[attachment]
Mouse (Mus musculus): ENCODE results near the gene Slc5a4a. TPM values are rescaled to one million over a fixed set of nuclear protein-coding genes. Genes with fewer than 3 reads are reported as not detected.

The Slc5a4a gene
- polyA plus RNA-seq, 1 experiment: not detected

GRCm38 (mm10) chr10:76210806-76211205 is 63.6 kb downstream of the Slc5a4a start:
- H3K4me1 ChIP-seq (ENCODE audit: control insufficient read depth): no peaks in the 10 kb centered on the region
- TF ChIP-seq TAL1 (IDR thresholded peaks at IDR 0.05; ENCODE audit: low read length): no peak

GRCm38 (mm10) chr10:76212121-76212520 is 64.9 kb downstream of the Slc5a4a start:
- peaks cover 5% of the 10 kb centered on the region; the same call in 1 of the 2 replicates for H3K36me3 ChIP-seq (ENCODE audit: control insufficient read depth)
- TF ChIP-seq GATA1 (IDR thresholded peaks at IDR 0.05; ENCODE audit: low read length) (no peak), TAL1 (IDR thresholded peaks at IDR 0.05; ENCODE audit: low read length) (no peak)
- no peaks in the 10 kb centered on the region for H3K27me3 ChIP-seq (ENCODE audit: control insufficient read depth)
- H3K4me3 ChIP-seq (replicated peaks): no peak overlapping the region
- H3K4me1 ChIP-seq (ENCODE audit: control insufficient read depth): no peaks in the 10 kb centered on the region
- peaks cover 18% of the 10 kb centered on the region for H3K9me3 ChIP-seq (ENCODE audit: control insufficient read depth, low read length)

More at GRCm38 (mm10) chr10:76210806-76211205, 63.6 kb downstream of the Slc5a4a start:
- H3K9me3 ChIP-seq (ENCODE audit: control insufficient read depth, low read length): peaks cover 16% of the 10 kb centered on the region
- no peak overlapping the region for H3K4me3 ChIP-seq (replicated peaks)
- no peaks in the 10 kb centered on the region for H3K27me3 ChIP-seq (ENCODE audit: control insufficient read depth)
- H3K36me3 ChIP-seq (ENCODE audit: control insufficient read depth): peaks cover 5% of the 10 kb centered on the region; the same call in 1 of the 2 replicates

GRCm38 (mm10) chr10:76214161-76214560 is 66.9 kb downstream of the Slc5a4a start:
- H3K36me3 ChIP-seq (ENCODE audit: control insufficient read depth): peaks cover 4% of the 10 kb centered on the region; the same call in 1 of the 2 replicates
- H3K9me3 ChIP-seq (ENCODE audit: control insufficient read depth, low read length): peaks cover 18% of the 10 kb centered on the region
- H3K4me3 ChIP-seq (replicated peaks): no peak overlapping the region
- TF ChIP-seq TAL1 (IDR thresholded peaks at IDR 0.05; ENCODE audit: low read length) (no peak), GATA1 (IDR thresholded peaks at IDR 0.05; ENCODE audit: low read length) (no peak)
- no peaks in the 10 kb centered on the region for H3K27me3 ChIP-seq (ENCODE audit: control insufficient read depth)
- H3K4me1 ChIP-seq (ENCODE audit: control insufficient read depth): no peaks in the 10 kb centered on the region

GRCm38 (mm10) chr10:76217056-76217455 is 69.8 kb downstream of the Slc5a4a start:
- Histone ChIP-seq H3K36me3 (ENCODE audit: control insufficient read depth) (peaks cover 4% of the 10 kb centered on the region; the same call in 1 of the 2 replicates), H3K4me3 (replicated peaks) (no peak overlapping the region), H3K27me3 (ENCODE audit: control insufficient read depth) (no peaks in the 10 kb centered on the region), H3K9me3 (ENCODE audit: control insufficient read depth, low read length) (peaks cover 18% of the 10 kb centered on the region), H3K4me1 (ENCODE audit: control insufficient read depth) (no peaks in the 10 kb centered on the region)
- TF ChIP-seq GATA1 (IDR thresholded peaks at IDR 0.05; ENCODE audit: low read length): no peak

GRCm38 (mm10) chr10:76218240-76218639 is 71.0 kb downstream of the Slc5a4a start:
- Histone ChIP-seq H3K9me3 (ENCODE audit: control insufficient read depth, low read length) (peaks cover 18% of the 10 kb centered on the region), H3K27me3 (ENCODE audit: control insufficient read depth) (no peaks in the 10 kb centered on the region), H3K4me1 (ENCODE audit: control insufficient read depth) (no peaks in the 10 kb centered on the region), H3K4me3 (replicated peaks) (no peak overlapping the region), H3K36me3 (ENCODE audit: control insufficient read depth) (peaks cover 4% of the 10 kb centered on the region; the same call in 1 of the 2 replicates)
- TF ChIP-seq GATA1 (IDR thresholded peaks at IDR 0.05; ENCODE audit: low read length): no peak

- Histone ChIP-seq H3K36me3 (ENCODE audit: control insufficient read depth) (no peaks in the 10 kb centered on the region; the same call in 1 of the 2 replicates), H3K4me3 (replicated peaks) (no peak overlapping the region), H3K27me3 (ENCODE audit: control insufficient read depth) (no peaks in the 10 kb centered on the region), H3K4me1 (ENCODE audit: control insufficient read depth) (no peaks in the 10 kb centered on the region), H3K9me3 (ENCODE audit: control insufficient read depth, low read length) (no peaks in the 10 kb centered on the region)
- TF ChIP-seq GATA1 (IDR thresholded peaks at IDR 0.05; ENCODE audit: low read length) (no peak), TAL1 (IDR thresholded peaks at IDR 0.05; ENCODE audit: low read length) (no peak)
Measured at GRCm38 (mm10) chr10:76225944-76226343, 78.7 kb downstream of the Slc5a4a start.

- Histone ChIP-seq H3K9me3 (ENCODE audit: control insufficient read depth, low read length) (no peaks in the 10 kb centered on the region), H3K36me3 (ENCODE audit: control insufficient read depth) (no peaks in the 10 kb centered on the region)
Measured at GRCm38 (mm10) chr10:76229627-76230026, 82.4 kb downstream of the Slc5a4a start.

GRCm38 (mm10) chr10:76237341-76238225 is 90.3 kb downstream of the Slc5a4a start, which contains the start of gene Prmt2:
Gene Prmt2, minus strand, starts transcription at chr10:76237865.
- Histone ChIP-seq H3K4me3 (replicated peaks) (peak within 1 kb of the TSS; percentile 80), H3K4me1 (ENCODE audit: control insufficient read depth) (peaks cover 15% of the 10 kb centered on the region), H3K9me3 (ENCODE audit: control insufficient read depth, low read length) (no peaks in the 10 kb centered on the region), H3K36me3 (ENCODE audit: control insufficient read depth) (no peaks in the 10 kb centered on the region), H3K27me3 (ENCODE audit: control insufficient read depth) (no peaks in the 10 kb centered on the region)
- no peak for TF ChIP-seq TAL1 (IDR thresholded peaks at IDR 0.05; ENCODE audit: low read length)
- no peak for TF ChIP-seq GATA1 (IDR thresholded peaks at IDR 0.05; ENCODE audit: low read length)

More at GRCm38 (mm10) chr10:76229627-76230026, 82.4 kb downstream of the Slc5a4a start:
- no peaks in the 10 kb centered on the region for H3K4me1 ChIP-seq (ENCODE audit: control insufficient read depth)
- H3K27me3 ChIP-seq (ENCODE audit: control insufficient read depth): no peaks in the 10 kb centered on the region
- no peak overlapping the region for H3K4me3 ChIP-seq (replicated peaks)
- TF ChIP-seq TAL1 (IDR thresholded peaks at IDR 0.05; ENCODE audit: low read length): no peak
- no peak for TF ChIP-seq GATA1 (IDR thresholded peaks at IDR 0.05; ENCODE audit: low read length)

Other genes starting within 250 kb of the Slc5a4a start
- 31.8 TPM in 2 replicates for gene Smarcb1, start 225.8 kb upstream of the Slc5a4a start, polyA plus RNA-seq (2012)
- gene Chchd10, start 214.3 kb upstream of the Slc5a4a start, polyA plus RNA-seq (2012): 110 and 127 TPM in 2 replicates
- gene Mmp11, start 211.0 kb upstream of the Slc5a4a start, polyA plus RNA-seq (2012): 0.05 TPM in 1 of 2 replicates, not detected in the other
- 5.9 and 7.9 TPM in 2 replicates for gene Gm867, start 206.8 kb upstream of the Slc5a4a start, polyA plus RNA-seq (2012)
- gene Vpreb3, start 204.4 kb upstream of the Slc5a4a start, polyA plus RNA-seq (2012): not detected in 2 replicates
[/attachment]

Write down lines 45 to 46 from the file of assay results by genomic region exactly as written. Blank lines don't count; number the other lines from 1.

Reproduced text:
- no peak overlapping the region for H3K4me3 ChIP-seq (replicated peaks)
- TF ChIP-seq TAL1 (IDR thresholded peaks at IDR 0.05; ENCODE audit: low read length): no peak